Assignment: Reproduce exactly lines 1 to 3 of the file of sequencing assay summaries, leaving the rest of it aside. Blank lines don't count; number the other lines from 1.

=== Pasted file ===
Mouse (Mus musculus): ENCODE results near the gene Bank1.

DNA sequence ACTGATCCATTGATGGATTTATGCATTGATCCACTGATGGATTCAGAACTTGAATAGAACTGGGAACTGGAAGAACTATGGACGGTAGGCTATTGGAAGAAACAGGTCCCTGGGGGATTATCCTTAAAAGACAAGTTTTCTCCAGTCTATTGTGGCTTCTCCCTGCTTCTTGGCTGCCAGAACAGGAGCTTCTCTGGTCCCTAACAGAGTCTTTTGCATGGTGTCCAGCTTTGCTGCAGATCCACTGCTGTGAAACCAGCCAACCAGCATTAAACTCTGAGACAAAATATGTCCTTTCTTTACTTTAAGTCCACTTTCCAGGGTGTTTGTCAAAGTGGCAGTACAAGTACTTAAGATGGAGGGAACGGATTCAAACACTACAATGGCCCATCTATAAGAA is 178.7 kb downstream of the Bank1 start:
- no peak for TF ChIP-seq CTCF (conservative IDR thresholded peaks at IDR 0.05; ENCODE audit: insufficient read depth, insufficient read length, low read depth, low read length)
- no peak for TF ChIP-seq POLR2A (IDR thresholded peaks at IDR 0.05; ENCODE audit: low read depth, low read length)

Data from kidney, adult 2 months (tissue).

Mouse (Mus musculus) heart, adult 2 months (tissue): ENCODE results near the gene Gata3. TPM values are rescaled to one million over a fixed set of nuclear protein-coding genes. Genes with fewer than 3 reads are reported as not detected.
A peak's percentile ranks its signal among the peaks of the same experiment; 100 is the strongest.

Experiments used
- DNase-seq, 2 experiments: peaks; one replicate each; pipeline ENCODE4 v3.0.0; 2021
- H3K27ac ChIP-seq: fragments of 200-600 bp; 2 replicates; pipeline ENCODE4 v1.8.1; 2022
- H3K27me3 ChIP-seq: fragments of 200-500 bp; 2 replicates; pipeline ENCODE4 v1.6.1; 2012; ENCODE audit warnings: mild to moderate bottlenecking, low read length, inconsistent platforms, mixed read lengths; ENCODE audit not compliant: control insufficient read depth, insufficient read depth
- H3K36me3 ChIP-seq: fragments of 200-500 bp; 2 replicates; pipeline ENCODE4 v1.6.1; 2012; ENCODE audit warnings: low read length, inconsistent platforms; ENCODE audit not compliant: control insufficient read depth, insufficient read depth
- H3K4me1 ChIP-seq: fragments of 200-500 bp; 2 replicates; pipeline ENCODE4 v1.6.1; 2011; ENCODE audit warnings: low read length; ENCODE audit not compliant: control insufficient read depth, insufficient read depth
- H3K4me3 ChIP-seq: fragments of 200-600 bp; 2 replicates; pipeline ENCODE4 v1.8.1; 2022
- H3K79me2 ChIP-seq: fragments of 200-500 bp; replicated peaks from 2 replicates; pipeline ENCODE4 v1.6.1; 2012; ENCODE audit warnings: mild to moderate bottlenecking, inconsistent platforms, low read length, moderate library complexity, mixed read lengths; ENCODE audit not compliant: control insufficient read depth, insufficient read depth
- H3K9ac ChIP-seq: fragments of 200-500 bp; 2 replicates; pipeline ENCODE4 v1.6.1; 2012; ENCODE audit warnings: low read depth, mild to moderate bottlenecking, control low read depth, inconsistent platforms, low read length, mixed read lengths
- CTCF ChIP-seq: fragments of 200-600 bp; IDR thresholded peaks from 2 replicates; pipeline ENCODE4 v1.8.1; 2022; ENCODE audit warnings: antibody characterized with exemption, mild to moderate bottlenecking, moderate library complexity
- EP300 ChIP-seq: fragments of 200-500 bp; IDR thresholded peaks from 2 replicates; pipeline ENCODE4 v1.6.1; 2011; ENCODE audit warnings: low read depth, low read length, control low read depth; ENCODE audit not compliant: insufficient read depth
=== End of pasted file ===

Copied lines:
Mouse (Mus musculus): ENCODE results near the gene Bank1.

DNA sequence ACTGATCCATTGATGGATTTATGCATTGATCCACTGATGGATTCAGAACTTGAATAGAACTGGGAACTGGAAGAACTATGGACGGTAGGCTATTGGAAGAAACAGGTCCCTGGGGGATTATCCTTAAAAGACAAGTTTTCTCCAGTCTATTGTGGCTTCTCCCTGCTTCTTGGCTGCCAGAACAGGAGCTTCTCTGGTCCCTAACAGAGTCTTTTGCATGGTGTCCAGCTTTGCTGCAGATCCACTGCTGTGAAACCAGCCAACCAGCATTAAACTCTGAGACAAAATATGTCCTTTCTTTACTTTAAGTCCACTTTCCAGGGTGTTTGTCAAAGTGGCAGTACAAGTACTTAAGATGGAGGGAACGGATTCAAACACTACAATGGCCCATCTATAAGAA is 178.7 kb downstream of the Bank1 start:
- no peak for TF ChIP-seq CTCF (conservative IDR thresholded peaks at IDR 0.05; ENCODE audit: insufficient read depth, insufficient read length, low read depth, low read length)